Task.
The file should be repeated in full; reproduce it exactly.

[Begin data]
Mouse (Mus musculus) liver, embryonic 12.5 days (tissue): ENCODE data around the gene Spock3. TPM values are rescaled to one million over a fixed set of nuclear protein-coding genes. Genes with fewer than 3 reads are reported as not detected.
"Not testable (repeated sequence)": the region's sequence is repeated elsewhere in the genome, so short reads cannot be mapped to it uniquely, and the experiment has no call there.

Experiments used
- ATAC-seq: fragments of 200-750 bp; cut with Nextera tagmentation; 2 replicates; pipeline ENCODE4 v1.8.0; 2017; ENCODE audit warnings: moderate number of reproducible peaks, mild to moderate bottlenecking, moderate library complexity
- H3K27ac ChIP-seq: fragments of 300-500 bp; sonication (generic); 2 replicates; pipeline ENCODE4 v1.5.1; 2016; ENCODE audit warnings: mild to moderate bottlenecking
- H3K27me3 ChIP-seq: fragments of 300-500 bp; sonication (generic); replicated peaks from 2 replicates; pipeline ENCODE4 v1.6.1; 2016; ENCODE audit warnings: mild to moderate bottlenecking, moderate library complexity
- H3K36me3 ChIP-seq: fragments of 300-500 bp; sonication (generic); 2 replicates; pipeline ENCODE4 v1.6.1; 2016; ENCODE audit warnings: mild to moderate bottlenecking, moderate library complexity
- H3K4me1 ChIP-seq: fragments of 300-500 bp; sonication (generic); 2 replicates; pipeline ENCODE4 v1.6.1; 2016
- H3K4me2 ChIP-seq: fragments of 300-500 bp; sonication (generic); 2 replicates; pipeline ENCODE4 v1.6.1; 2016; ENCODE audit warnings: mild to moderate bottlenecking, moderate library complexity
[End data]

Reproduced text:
Mouse (Mus musculus) liver, embryonic 12.5 days (tissue): ENCODE data around the gene Spock3. TPM values are rescaled to one million over a fixed set of nuclear protein-coding genes. Genes with fewer than 3 reads are reported as not detected.
"Not testable (repeated sequence)": the region's sequence is repeated elsewhere in the genome, so short reads cannot be mapped to it uniquely, and the experiment has no call there.

Experiments used
- ATAC-seq: fragments of 200-750 bp; cut with Nextera tagmentation; 2 replicates; pipeline ENCODE4 v1.8.0; 2017; ENCODE audit warnings: moderate number of reproducible peaks, mild to moderate bottlenecking, moderate library complexity
- H3K27ac ChIP-seq: fragments of 300-500 bp; sonication (generic); 2 replicates; pipeline ENCODE4 v1.5.1; 2016; ENCODE audit warnings: mild to moderate bottlenecking
- H3K27me3 ChIP-seq: fragments of 300-500 bp; sonication (generic); replicated peaks from 2 replicates; pipeline ENCODE4 v1.6.1; 2016; ENCODE audit warnings: mild to moderate bottlenecking, moderate library complexity
- H3K36me3 ChIP-seq: fragments of 300-500 bp; sonication (generic); 2 replicates; pipeline ENCODE4 v1.6.1; 2016; ENCODE audit warnings: mild to moderate bottlenecking, moderate library complexity
- H3K4me1 ChIP-seq: fragments of 300-500 bp; sonication (generic); 2 replicates; pipeline ENCODE4 v1.6.1; 2016
- H3K4me2 ChIP-seq: fragments of 300-500 bp; sonication (generic); 2 replicates; pipeline ENCODE4 v1.6.1; 2016; ENCODE audit warnings: mild to moderate bottlenecking, moderate library complexity